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Prof. Wolfgang Fleischhacker

 

Wolfgang Fleischhacker Controversias Psiquiatria Barcelona
Talk Debate 2. Long term antipsychotic treatments improve life functional prognosis
Date Friday, April 21st, 2017
Time 15:45 - 16:15

 
BIOGRAPHY

W. Wolfgang Fleischhacker, MD, is Professor and Managing Director in the Department of Psychiatry, Psychotherapy and Psychosomatics at the Medical University Innsbruck, Austria. He is a certified psychiatrist and psychotherapist. After receiving his medical degree from Innsbruck University, Dr. Fleischhacker trained at the Departments of Psychiatry and Neurology of the Medical Faculty there. In 1987 he was awarded a Fulbright Scholarship and spent 18 months at Hillside Hospital in New York.

Dr. Fleischhacker is a member of the editorial boards of several peer reviewed journals, coeditor of the schizophrenia section for Current Opinion in Psychiatry, clinical neuropsychopharmacology field editor for International Journal of Neuropsychopharmacology, deputy editor of Schizophrenia Research and managing editor of the Journal Neuropsychiatrie/Psychiatrie und Psychotherapie.

Research Interests:
Dr. Fleischhacker's main research interests relate to schizophrenia and psychopharmacology. They have led to participation in World Health Organization and World Psychiatric Association programs focusing on schizophrenia. He is also a member of the scientific committee of the Austrian Agency for Health and Food Safety and has served as a consultant for the European Medicines Agency.

Memberships:
Chairman of the European Group for Research in Schizophrenia, Fellow of the International College of Neuropsychopharmacology; Fellow of the American College of Neuropsychopharmacology, Fellow of the European College of Neuropsychopharmacology. He is also a member of the Schizophrenia International Research Society, Austrian Society of Psychiatry and Psychotherapy, Austrian Schizophrenia Society, Austrian Association of Biological Psychiatry.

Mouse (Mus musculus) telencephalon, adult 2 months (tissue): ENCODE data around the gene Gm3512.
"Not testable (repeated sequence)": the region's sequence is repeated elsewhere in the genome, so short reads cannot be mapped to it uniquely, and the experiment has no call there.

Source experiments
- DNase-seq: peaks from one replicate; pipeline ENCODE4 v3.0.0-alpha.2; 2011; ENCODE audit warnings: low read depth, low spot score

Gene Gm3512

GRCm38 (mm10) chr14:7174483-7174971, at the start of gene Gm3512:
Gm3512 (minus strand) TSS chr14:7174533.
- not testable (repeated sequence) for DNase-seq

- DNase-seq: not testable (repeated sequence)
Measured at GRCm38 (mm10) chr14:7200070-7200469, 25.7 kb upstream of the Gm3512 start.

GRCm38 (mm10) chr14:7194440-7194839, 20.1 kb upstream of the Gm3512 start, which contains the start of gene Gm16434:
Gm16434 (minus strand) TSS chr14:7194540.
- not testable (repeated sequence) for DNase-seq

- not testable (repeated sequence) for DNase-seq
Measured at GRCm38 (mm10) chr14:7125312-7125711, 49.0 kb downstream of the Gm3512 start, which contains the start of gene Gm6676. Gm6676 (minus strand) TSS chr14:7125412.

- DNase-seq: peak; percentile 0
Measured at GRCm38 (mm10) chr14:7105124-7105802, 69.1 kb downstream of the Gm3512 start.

ABSTRACT

The relapse preventive effect of antipsychotic maintenance treatment is one of the best documented outcomes research findings in psychiatry. NNT´s amount to between 4-6. For most patients relapse prevention translates into improved or at least stable psychosocial functioning. Although longer term psychosocial outcomes appear to correlate better with improvement in negative symptoms and cognitive dysfunctions then with positive symptoms, the latter, given their disruptive effects on psychosocial integration are also relevant in this context. More recently, concerns have been raised that the treatment with antipsychotic medication might adversely affect long-term outcomes for schizophrenia patients. These assumptions are based on a few observational studies which have to be interpreted with a note of caution given the methodological challenges inherent in this type of study. Nevertheless, it appears that a small subgroup of patients may stay well after an acute episode despite discontinuing antipsychotics. This is not a novel insight, it has already been described by some of the pioneers of schizophrenia research such as Manfred Bleuler and Gert Huber. Unfortunately, it is as yet impossible to reliably predict such positive outcomes following a first episode of psychosis. Consequently, all available guidelines suggest maintenance treatment for at least a year after a first break of the illness. In reality, the clinical course and patient preference generally drive the decision making process for the maintenance management of schizophrenia. In this context, a few patients will remain relapse free and psychosocially adjusted despite stopping medication, but the great majority will suffer a relapse with negative psychosocial consequences. Whether low dose or intermitted treatment strategies offer viable alternatives to continuing antipsychotics is the subject of ongoing research. In addition, there are first hints from neuroimaging studies that it may be possible to categorize patients with high or low relapse risk via machine learning algorithms in anatomical MR studies or, alternatively, by quantifying dopamine release in PET imaging protocols.

 
REFERENCES

Németh G, et al (2017). Cariprazine versus risperidone monotherapy for the treatment of predominant negative symptoms in patients with schizophrenia: A randomized, double-blind, active-comparator controlled trial. Lancet. 2017 Feb 7. pii: S0140-6736(17)30060-0.

[web] Fleischhacker WW, et al (2014). Schizophrenia--time to commit to policy change. Schizophr Bull. 2014 Apr;40 Suppl 3:S165-94.

[web] Fleischhacker WW, et al (2014). Aripiprazole once-monthly for treatment of schizophrenia: a double-blind, randomised, non-inferiority study. Br J Psychiatry. 2014 Aug;205(2):135-44.